Geometric hallucinations tend to look like things made by people, like oriental rugs or designs seen in buildings with right angles and straight lines—not things you would see, say, in a forest or in nature…

I think the brain will utilize angles and patterns to decipher a natural scene and has a sort of lexicon of these forms. The geometrical things are sort of simpler. They’re symmetrical, they’re repetitive and sometimes are funnel-shaped or whatever. But these seem to be patterns which are inherent in the occipital lobes, in the primary visual cortex. So you’re seeing your own brain at work.

So you’re getting the lower levels of processing that normally get censored.

Yes. The lowest levels, which have nothing to do with memory or personality or situation. It’s almost as if the brain is idling. At various levels of hallucination, you have the appearance of things which are normally sort of embedded. But they can be very, very novel and one can hallucinate colors and smells one has never experienced and never imagined.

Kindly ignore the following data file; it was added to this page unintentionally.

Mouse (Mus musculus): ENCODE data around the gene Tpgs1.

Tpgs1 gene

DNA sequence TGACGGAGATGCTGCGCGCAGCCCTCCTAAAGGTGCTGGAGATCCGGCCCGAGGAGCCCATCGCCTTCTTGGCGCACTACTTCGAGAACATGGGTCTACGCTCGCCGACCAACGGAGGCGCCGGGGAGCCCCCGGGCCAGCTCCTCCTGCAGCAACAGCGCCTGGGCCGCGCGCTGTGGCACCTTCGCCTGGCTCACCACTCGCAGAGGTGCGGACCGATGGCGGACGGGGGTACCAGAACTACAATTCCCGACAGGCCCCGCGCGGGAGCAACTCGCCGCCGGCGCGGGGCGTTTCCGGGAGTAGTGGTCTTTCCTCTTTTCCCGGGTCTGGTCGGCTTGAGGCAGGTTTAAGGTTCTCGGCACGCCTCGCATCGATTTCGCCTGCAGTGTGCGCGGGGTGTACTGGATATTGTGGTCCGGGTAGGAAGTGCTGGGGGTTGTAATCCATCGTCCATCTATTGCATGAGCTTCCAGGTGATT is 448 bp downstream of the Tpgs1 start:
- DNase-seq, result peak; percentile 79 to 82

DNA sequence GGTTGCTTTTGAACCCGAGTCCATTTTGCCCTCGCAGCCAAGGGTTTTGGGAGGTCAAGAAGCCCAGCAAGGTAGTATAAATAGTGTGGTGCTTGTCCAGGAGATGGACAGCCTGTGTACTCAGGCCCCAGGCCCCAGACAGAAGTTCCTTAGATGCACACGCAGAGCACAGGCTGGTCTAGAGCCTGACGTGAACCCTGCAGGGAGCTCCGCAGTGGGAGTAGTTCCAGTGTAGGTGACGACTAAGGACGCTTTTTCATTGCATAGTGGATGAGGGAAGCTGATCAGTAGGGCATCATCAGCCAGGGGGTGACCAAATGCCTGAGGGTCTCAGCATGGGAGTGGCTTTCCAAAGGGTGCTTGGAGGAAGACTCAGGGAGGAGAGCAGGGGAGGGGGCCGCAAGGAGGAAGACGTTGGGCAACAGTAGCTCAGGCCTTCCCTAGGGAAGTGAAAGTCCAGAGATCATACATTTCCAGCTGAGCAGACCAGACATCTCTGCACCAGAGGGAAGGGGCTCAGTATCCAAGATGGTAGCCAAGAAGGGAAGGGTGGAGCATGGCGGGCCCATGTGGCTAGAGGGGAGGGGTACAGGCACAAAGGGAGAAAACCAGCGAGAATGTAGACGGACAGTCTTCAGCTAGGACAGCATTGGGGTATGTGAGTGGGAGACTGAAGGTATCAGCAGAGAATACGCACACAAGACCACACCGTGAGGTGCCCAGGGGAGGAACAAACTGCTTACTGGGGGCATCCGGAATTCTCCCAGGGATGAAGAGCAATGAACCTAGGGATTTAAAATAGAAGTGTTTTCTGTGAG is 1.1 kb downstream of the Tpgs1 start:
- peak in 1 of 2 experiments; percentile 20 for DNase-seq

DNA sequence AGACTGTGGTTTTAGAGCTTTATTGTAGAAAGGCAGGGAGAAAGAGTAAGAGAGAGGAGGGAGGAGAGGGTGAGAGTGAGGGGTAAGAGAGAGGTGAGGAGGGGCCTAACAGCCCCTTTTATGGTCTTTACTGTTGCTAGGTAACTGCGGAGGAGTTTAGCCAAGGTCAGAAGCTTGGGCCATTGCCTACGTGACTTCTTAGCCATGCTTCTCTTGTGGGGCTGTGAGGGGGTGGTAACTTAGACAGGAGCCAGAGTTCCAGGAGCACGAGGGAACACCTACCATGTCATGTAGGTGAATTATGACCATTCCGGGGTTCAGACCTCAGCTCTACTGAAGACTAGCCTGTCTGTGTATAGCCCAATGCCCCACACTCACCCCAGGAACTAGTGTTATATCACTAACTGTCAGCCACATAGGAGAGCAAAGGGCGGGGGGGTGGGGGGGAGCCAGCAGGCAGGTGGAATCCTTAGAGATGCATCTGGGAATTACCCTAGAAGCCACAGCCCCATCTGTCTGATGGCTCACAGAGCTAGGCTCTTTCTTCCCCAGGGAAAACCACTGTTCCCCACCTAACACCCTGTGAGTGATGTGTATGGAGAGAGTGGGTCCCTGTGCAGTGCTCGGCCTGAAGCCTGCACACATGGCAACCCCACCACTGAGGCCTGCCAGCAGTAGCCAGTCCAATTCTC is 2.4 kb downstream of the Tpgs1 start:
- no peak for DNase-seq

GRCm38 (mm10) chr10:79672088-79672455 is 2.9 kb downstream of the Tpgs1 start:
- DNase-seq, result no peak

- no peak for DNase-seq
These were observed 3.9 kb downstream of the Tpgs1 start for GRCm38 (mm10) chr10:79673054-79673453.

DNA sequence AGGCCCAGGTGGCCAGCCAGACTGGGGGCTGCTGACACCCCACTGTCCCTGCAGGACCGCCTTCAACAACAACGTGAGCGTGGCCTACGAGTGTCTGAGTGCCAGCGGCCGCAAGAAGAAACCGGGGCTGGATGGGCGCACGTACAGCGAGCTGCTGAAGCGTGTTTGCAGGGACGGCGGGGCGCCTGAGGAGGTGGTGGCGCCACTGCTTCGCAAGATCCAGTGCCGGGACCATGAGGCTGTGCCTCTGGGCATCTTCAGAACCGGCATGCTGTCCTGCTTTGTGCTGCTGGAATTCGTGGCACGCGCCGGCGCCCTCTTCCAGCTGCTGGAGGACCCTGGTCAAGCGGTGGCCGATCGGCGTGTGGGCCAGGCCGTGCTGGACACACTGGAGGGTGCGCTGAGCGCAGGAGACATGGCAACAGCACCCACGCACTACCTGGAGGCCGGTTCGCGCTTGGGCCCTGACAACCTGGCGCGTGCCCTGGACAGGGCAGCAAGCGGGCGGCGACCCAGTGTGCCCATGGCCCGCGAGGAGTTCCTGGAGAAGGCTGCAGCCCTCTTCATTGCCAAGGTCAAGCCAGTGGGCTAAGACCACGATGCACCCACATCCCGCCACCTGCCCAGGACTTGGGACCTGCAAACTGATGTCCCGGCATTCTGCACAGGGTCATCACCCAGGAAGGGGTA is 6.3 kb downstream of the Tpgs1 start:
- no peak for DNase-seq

Is there an auditory equivalent of the sort of lower-level processing?

Yes. Noises, hisses, rumblings, twitches, jitters, which are not music and not speech.

What do you think distinguishes the people who hear voices and are schizophrenic and the ones who just hear voices and simply think, ‘Okay, I hear voices.’